My Passion for Baseball

I am incredibly grateful for what the game of baseball has done for me over my 20 years of life. Playing baseball has taught me the value of hard work, patience, and team work. Those are values that I try to carry with me every day of my life regardless of what I am doing.

Regardless of what I am doing, I know that the one thing I can control is my work ethic. I take a lot of pride in my work, ethic because I know that is something that will set me apart from others in any situation that I am in.

While I was playing baseball, I worked hard over many years to develop myself into a pitcher who was able to locate pitches and throw for strikes. After many years, I reached a point to where I was satisfied with my progress and I was comfortable with calling it quits as a player.

I’ve been lucky enough to have worked in baseball for five years. I have worked my way up from a Bat Boy to now working in production. If I had never played baseball I would not have made it as far as I have today because I never would have learned the importance of hard work, patience, and team work.

All three of those lessons aren’t just important in baseball, but they are important in every day life too. I’ve become a better friend, student, worker, and son because baseball taught me those lessons. I truly intend to keep learning to become the best person I can possibly be, and I will forever be thankful for the lessons I have learned already.

What is Most Important?

Lately I’ve been struggling trying to juggle the things I value most in my life. I am in a constant tug of war of feeling as if I have to decide between focusing on my future or being happy and comfortable. A prime example is me being faced with the decision to go work a camera for a volleyball game, or to stay home and do literally anything else that I know I would be happier doing.

I understand that there is a way to find balance between reaching career goals and being happy on a personal level because I have seen many adults in my life reach that point. It is very possible that I’m overthinking it because I’m still in college and I don’t need to stress about this balance right now because my life doesn’t depend on it.

But in two years after I have graduated that will be a problem that I’ll have to face. Having to be a complete grown up with steady income and a lot of bills and responsibility is terrifying to me and I will only be able to truly understand it when I am forced to live that kind of lifestyle.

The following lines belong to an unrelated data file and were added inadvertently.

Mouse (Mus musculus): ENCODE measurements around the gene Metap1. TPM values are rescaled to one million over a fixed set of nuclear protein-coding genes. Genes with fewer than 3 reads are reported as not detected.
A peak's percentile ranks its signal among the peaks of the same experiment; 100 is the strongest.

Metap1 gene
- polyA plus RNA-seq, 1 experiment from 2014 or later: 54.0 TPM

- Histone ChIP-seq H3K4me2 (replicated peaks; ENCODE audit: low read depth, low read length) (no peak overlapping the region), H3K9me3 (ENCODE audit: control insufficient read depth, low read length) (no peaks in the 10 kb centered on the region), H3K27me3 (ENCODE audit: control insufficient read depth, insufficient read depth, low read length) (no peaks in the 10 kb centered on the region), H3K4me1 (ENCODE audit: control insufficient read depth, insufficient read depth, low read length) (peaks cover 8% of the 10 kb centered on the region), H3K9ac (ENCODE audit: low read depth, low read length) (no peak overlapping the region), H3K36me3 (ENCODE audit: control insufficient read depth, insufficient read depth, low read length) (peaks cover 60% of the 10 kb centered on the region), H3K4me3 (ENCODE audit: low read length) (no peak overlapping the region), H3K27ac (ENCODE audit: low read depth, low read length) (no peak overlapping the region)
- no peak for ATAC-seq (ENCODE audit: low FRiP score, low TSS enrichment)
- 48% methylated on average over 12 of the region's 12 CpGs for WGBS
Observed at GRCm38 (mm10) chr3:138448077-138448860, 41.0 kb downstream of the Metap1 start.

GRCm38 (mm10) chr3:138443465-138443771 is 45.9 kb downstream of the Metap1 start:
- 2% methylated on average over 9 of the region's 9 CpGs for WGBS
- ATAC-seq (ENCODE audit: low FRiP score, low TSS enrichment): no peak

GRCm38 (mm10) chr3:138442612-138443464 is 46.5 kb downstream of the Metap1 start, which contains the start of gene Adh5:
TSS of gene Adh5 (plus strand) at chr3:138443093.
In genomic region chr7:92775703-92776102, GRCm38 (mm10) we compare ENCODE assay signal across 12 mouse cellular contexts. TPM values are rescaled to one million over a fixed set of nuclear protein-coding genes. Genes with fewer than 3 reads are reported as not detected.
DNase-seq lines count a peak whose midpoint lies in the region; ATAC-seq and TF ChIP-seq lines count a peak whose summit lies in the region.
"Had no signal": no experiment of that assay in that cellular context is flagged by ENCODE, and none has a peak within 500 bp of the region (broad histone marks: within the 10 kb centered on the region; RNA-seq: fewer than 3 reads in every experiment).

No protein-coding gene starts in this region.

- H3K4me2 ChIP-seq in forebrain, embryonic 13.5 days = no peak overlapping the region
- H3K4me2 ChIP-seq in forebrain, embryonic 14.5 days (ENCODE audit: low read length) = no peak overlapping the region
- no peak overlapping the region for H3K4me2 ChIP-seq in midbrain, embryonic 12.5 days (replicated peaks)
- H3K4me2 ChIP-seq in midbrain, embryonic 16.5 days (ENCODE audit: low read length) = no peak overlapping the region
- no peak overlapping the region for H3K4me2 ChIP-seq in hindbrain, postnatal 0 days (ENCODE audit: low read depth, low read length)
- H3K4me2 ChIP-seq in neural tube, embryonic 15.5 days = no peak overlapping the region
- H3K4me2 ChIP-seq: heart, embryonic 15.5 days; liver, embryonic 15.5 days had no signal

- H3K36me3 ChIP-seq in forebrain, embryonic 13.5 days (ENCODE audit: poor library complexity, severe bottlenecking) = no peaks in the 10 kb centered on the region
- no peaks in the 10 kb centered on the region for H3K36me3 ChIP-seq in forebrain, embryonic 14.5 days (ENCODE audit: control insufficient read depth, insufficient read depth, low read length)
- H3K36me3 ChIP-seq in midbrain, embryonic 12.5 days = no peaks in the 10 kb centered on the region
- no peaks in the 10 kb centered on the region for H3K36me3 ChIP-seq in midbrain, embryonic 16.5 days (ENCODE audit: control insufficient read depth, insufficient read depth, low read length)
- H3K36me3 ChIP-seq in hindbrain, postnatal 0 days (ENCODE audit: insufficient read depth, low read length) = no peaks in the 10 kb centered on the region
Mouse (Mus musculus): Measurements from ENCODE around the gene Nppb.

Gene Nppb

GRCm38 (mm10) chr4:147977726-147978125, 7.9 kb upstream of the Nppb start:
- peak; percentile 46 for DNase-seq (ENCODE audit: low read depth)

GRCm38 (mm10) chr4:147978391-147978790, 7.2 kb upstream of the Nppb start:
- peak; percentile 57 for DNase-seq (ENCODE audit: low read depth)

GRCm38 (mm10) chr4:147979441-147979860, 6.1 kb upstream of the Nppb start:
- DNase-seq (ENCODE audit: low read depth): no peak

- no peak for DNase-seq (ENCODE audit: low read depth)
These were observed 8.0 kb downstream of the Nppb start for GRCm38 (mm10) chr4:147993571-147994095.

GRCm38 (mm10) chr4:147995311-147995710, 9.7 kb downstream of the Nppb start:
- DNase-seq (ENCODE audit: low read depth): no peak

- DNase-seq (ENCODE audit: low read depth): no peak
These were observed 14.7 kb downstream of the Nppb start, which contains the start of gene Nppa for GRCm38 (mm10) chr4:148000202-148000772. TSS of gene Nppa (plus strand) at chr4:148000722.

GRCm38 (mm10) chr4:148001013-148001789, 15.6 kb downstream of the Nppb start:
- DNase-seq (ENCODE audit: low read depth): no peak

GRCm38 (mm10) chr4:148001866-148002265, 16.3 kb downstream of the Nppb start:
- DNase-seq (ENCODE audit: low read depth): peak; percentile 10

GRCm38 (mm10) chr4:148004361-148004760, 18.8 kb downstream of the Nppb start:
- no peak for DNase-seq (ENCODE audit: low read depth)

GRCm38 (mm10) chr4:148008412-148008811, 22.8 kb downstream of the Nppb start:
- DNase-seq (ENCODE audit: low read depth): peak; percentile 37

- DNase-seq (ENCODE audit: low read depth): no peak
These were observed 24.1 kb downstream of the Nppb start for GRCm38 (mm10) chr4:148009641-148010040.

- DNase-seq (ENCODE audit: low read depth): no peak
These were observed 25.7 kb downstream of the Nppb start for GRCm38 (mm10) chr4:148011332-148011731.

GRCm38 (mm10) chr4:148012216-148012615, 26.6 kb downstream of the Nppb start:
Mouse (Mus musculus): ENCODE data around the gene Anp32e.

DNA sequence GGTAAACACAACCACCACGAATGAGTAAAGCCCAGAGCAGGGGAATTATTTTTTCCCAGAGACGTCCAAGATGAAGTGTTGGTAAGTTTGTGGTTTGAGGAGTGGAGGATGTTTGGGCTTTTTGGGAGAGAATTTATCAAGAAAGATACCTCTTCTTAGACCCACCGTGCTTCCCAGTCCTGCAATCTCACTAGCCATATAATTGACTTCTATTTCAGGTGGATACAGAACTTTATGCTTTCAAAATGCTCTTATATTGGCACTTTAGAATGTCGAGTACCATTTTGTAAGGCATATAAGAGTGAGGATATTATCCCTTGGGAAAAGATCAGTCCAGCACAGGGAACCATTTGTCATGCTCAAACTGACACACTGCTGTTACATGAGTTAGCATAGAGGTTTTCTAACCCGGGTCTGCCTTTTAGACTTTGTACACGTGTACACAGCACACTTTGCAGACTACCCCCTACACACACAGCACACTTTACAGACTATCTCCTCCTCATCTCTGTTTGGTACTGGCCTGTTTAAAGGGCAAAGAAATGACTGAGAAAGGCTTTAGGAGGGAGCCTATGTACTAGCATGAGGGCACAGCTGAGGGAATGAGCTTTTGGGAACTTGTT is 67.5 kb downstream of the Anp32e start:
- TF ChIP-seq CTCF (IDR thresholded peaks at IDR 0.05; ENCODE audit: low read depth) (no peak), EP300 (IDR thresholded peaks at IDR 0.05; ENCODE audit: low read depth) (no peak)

Through all of this deep thinking I have reached one conclusion that I know will always remain true in my head. I will always to my best to appreciate the people in my life because everybody has a unique impact on me and I feel like I should always be thankful for that. No matter how crazy my life is I always try to do my best to show my appreciation for the people around me, and I know I will always do that going forward.

Noodle Challenge Reflection

I thoroughly enjoyed the activity we did in class last Tuesday. I have never done anything like that before, and it was a very new and exciting challenge to take on during class.

If I had to attempt this challenge by myself I most definitely would not have been successful for a couple of reasons. The first reason is that I had no idea at all where to begin to get the noodles standing AND being able to hold the marshmallow at the same time. Another reason is that after doing this assignment twice, it was very clear that there needs to be at least two people working on the same structure in order for the group to have a chance at success.

I say that because having multiple people in a group allows the members to hear their ideas out loud, which opens up the opportunity for those ideas to be critiqued and possibly improved which then leads the group in the right direction. If we didn’t have the three people in our group them we definitely would not have been successful because everyone’s ideas contributed to the success of our structure.

Usually I don’t enjoy doing group work, but this assignment was unique and that mad it very enjoyable for me. Also, because I knew it wasn’t being graded I was able to relax and enjoy the process. I was also very lucky to have such a great group that got us going with some solid ideas that pushed us to be the most successful group in the class. Overall I really enjoyed myself and I would love to do this project again sometime.

The Snorlax Journey Reflection

Last Tuesday, for my metaphors and machines project I had the idea to have the whole class move my Snorlax from one side of the room to the other side of the room.

I was very happy with my idea for how Snorlax would reach the other side of the room, He would start sitting on his skateboard and he would have to stay sitting on the board throughout the entire journey. If he fell off of his skateboard, then then he would have to restart. I made this a rule because I really didn’t want Snorlax to fall on the floor and get dirty. Since I emphasized that rule repeatedly in my score, I think that I scared everyone away from doing anything really fun.

I was hoping people would pick up the board and run around with it, place it on top of something, or just pick it up in general. But since I emphasized the importance of him not falling, everyone was some what pressured into taking the safe route and wheeling him on the ground until the scene was over.

I knew it was possible this would happen, it was a risk I was willing to take with my project because I was mainly curious with what the class would decide to do with it. The goal was very simple, Snorlax had to reach the backpack while staying on the skateboard. But since I had that one rule, I unintentionally stifled creativity. If I could do this project again I would deliverer my score differently and put less emphasis on my main fear, in order to encourage more creativity.

My Last Day of Work

Today is Monday the 2nd of September and yesterday I concluded my final day of working for the Southern Illinois Miners for the 2019 baseball season.

I only worked with them for less than a month, but I thoroughly enjoyed my time with the team. I had to opportunity to work in a sport that I love (baseball), as well as get paid to do things that were very enjoyable for me.